EHEC: Since the early 1980s, EHEC has become a cause celebre with E coli 0157:H7 — a familiar household fear-inducing term. There are striking similarities between EPEC and EHEC. The most obvious similarity is the ability to form the intimate type of adhesion pedestal; the A/E lesion is readily demonstrable in conventional and gnotobi-otic pigs, infant rabbits and cultured cells, but not in humans because this facet of the disease occurs early and biopsies are taken (and only when clinically warranted) later in the infection when A/E lesions would be missed. EHEC possesses LEE, the genetic organization of which is the same in both EPEC and EHEC, with 93.9% average nucleotide identity. However, the gene encoding intimin is less conserved (87.23%; see below), and those encoding the secreted proteins including Tir are quite divergent. Such analyses are of more than mere academic interest because an understanding of the biochemical basis of the host and tissue specificities exhibited by pathogens provides a basis for effective vaccine development. However, there are significant differences between EPEC and EHEC. buy ortho tri-cyclen
Unlike EPEC, EHEC is essentially a pathogen of the large intestine. It is now known that intimin is not a single molecular entity but a family comprising at least four anti-genically distinct subtypes — alpha, beta, gamma and delta. The divergent C-termini of these multifunctional intimins contain the cell-binding domains. This diversity had been proposed as an explanation for the tissue tropism exhibited by EHEC, which shows a predilection for colonizing the colon as opposed to the small bowel. These ideas were given credence by the demonstration of an ability to alter the site(s) of colonization of EHEC in gnotobiotic pigs by substituting EPEC genes for their equivalent in EHEC. However, it is unlikely that tissue specificity is explicable in terms of intimin-Tir interaction, if for no other reason than that the main receptor for intimin, Tir, is itself a bacterial protein. Recent detailed structural and genetic studies on intimins show intimin to comprise three separate domains: two immunoglobulin-like domains and a C-type lectin-like domain. From detailed intimin-Tir studies, it was concluded that intimin-Tir interaction cannot explain tissue/species specificity; it is more likely that tissue tropism is determined by an initial lectin-like recognition of a specific cell receptor by intimin. Other systems may also be involved because some strains of E coli have been isolated from human cases of hemolytic uremic syndrome (HUS), which belong to serotypes other than O157:H7. Another important difference between EHEC and EPEC is that EHEC does not possess EAF, hence no per gene homo-logues; the regulation of LEE in EHEC is not known. The vast majority of EHEC strains possess a 60 MDa plasmid, which also encodes an enterohemolysin and a fimbrial antigen, but the significance of these and other plasmid-encoded genes in the pathogenesis of EHEC-induced disease is unclear at present.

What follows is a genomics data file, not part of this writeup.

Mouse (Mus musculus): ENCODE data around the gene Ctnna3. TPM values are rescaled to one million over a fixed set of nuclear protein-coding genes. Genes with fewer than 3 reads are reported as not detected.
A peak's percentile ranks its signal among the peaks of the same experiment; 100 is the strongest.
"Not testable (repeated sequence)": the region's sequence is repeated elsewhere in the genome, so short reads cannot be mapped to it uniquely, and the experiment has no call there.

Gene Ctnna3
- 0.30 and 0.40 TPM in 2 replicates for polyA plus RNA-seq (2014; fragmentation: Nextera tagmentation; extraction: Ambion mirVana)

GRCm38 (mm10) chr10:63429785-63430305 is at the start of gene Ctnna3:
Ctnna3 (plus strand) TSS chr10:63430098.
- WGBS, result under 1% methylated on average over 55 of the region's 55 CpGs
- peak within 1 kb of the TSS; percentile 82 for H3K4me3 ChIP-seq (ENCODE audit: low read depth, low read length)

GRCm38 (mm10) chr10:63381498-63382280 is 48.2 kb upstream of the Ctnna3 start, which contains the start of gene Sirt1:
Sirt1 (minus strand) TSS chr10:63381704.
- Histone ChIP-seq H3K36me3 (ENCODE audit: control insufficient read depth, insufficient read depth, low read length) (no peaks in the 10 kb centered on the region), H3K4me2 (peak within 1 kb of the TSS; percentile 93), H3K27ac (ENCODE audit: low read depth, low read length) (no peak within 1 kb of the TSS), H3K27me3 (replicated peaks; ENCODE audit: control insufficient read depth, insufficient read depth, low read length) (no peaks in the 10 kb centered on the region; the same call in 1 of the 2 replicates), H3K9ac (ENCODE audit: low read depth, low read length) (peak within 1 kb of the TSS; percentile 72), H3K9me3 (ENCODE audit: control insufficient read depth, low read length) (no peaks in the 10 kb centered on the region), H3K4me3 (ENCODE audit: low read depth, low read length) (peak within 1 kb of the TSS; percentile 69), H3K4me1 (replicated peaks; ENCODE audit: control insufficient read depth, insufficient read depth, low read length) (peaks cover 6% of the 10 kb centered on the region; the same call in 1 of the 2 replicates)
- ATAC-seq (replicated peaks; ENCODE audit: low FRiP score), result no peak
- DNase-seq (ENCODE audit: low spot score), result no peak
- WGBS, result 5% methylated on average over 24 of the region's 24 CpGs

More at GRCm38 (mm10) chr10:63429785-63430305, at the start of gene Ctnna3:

Easily, the most important distinguishing feature of EHEC is the capacity to progress disease beyond the watery diarrhea stage to a grossly bloody diarrhea (hemorrhagic colitis [HC]) and HUS, which is characterized by renal failure, thrombocytopenia and microangiopathic hemolytic anemia. This virulence attribute is due to possession of one or more of a family of Shiga toxin(s) (Stx), which are encoded by lysogenic lambdoid phages. Stx1 is identical to Stx of Shigella dysenteriae I (which is not phage encoded) and is highly conserved, whereas a variety of subtypes of Stx2 exist. The role of Stx in the causation of watery diarrhea is controversial, and it may not be absolutely necessary. However, there is no doubt that Stx is either responsible for, or severely exacerbates the bloody diarrhea in HC. Sjogren et al orally challenged young rabbits with rabbit diarrheagenic E coli (RDEC-1) (a rabbit strain of EPEC) and an Stx-positive RDEC-1 derivative; the disease resulting from the Stx-positive strain was much more severe. This echoed earlier work in which monkeys were orally challenged with wild-type S dysenteriae I and a Stx-negative derivative of S dysenteriae I. In both groups, diarrhea occurred, but with the wild-type strain, there was distinctly greater tissue hemorrhage and more bloody stools. Unfortunately, there are no suitable animal models for HUS, but a body of persuasive indirect evidence has been marshalled, which implicates Stx as the principal causative agent of HUS. More importantly, others have recently made the first histochemical demonstration of both Stx1 and Stx2 bound to renal tubules in the kidney of a child who died as a result of HUS associated with E coli O157:H7 infection.